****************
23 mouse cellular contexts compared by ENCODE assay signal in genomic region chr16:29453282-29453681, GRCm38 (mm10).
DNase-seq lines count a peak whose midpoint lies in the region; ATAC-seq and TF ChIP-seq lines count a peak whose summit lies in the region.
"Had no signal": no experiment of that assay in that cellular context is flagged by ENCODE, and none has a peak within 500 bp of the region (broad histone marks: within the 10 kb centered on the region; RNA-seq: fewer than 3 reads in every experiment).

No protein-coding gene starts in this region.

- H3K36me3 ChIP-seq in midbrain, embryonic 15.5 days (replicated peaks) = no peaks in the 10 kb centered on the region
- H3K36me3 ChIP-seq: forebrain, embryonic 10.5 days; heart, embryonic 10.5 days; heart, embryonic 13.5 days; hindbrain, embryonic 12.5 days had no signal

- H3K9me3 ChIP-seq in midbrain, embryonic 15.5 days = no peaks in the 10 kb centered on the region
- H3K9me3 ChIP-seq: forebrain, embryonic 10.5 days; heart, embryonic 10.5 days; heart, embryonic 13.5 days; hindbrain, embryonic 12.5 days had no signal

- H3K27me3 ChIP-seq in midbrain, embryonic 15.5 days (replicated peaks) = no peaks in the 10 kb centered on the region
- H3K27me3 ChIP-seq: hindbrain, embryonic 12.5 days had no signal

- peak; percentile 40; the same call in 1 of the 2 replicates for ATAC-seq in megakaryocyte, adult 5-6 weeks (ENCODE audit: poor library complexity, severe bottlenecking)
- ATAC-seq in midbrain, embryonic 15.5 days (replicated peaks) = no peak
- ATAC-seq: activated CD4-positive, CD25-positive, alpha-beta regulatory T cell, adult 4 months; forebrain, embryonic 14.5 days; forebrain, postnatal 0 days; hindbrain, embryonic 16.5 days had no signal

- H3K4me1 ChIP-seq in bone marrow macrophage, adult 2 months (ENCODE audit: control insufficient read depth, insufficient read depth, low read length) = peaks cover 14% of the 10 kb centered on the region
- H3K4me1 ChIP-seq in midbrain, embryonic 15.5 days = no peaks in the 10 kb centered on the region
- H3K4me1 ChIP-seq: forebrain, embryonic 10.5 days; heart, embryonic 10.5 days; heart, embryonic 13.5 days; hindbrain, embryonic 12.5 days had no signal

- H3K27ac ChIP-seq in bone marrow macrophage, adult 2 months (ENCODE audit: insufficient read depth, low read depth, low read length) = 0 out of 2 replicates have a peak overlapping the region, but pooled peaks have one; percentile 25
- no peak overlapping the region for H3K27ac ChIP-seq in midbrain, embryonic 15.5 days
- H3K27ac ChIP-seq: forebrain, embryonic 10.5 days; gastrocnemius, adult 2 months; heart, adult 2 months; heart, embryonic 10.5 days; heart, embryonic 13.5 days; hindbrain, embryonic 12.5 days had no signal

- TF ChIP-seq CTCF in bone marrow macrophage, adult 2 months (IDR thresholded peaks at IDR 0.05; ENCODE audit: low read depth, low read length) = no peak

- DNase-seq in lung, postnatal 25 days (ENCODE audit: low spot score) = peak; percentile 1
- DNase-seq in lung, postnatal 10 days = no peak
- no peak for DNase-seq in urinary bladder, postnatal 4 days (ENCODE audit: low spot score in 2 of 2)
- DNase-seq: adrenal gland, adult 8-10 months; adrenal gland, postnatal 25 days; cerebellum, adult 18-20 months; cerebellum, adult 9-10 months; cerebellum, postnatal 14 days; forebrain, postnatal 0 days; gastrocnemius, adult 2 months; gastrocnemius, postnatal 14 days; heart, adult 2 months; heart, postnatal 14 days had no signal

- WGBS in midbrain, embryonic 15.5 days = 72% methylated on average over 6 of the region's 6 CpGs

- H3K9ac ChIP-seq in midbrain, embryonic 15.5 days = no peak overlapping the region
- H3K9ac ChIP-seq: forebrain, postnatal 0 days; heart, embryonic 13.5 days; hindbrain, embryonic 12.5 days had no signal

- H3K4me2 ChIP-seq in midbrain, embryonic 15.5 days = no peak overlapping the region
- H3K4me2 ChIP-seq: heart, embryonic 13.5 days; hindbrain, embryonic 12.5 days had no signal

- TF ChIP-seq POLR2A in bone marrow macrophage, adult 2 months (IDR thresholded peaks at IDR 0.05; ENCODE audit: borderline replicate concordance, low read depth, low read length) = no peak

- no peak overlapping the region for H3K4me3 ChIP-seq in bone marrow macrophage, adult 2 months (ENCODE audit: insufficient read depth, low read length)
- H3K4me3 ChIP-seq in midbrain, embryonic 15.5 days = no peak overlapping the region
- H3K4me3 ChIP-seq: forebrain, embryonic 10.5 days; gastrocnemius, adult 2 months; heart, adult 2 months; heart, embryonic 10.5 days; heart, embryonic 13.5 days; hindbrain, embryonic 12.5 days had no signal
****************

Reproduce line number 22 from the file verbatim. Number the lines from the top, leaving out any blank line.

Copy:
- DNase-seq in lung, postnatal 10 days = no peak